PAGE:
With flats are to be eliminated mainly dirt effects from the recorded spectra.
- Such dirt effects are dust particles in the slit. They cause dark horizontal stripes in the photographs (frames), because the dust in the slit blocks a part of the light.
- Dust particles near the camera’s focus (dust on the thin glass plate on the CCD camera chip), produce shadows, which usually take the form of dust rings in the frames. They are always found at the same place.
- The CCD pixels have different sensitivity to photons of different wavelengths (quantum efficiency, QE). This causes wave like differences in brightness in the direction of the dispersion when the wavelength is shown at low dispersion sufficiently large.
In practice, the production of good flats is not trivial. For light source only line free lamps come into question. They are, for example light bulbs (halogen lamps). The light should take the same path as the starlight, so that all influences (dust, vignetting) are recorded properly. The flat therefore must be taken using the complete set how it is used for recording the spectra (telescope, spectrograph, slit width, grid position …). It would be ideal if the light used had a flat wave front like the starlight (lamp very far away) However this is not really feasible. An approximation to the ideal beam path is a featureless white surface (paper, cardboard, wall), evenly illuminated by a lamp, and placed far away as possible from the telescope.
In the case that the shadows of dust particles in the flat are not identical with those in the star image then during the correction by the flat artificial structures will be introduced into the spectrum (artifacts that significantly alter the „true“ spectrum). It is therefore dangerous to use flats, when the light path is not identical to that of starlight. The check is not easy.
Below I show the results of an experiment (C14 telescope, spectrograph Lhires III, 1200/mm grating , 40 µm slit width).
Using a 60W light bulb (with frosted glass front). The lamp shines directly into the telescope, spacing about 40 cm from the front Schmidt plate of the C14. Exposure time 30s.
Using a 60W light bulb with diffuser surface. The lamp shines on a white sheet in front of the telescope.The white cloth serves as a second diffuser. Exposure time 60s.
Using a 60W light bulb with diffuser surface. The lamp shines on a white board which is about 80 cm before the telescope. Exposure time 180s.
Use of a fluorescent film in a frame that fits the telescope opening. Exposure time 360 s.
Some darkcorrected flats was averaged. Below are plotted two screen shots. They show the 3 flats (method 1 left, center and right methods 2 and 3). A horizontal or vertical row / column profile is selected in the middle flat, so that the huge dust ring is cut in the photo (profile = white line) . The profiles show the rippled brightness differences in the dispersion direction, which is seen in all 3 flats directly by eye.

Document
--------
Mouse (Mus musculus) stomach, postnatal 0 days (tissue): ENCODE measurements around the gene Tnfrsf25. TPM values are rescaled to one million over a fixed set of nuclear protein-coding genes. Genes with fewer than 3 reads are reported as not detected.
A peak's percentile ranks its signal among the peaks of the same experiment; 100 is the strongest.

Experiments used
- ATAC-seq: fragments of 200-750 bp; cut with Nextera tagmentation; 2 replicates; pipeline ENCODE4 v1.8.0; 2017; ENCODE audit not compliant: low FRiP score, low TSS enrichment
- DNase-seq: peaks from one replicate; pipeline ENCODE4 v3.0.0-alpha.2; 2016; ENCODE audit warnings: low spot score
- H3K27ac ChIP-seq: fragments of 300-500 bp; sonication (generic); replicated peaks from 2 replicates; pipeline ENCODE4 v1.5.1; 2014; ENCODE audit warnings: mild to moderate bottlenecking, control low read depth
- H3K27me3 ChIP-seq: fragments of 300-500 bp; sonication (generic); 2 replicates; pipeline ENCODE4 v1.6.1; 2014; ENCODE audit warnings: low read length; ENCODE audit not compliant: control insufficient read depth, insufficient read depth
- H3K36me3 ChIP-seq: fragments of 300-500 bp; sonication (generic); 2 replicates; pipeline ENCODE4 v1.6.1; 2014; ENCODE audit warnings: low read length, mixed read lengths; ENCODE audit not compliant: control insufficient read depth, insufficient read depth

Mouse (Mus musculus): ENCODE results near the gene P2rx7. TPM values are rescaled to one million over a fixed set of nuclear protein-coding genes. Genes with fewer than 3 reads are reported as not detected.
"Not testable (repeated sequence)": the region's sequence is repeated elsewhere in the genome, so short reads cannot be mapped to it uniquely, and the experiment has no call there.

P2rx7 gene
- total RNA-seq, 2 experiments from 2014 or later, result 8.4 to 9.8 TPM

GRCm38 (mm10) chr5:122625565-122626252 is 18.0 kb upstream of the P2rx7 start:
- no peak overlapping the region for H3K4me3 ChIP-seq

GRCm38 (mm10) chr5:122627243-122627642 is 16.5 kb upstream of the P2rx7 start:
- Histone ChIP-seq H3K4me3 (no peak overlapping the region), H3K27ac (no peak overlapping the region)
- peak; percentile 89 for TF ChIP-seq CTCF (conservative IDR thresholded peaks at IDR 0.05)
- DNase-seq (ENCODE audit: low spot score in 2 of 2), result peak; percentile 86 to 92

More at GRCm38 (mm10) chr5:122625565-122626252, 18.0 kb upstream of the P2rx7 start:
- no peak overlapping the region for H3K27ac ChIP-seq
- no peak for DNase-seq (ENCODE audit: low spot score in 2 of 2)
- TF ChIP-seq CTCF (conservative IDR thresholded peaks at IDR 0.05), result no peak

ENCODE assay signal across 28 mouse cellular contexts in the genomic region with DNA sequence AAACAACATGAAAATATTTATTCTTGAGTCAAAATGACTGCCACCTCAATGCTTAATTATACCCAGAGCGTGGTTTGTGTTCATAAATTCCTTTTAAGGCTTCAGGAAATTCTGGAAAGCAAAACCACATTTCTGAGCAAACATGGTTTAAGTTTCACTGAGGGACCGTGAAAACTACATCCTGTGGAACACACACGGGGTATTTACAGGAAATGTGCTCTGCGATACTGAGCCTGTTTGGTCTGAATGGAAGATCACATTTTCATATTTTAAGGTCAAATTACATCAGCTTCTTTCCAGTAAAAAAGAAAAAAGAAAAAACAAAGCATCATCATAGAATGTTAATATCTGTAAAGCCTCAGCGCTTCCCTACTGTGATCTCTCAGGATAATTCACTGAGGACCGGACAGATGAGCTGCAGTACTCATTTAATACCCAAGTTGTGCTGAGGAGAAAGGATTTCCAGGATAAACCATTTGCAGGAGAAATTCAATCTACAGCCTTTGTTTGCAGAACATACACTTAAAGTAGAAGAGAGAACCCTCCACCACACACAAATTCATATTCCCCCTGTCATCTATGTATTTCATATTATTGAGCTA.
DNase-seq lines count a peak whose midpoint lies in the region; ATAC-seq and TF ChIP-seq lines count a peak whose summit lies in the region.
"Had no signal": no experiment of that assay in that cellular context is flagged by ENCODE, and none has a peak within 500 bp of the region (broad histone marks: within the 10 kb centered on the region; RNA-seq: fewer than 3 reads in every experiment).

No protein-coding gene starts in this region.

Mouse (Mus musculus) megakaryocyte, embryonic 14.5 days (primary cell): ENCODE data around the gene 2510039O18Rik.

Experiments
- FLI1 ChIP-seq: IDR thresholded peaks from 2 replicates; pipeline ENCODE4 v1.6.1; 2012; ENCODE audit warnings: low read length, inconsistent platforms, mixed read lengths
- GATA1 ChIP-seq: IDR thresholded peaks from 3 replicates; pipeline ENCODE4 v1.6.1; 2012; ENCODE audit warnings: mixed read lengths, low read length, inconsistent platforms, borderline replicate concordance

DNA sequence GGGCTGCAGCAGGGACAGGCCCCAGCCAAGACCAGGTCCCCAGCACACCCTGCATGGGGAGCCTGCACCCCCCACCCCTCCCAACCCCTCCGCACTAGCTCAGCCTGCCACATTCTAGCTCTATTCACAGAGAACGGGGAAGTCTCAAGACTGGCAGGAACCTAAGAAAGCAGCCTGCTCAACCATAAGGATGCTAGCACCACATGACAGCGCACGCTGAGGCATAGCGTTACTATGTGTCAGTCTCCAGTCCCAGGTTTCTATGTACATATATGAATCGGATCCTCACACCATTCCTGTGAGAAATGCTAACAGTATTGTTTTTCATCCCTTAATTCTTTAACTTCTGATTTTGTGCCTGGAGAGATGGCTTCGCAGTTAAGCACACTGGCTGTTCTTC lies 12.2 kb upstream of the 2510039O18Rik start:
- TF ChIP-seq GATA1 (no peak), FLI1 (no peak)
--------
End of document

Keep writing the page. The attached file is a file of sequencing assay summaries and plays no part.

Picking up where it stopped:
The left flat shows some sharply depicted dust particles. The same shadows are in the other two flats available at exactly the same place, but represented as fuzzy rings. Obviously, the method 1 (the lamp shines directly into the telescope) is fundamentally different from the „diffuse“ methods 2 and 3. Because the dust particles are sharply imaged in method 1, the cone of light that falls locally on the CCD, has a much smaller angle of divergence as do the methods 2 and 3.
In comparison with methods 1 to 3, the flats according to method 4 are illuminated much more uniformly, as can be seen immediately from Figure below. The dust shadows are diffuse and the edge of the slit (below) quite sharp.
In the figure below the intensity curve of the pixel line 500 is plotted in two luminous foil flats recorded under the same boundary conditions. In the case of the flats, only the grid position was slightly adjusted (about 30 Angstroms). The wavelength-dependent intensity waves are shifted, but not the wide shadow of a dust grain around the pixel number 1300. As a consequence, separate flat images have to be taken for each grid position.
From these explanations it becomes clear that the use of unsuitable flat images can import significant artifact artifacts into the spectra. It is often better to take a short-exposed flat image at any grating position, locate the position of dust grains in the slit and on the optical surfaces, and select pixel lines that are free of such structures. When the star spectrum strip is then placed on these „clean“ pixel lines, the authors have found that the non-inclusion is often better than the inclusion of the flat in the data reduction routine.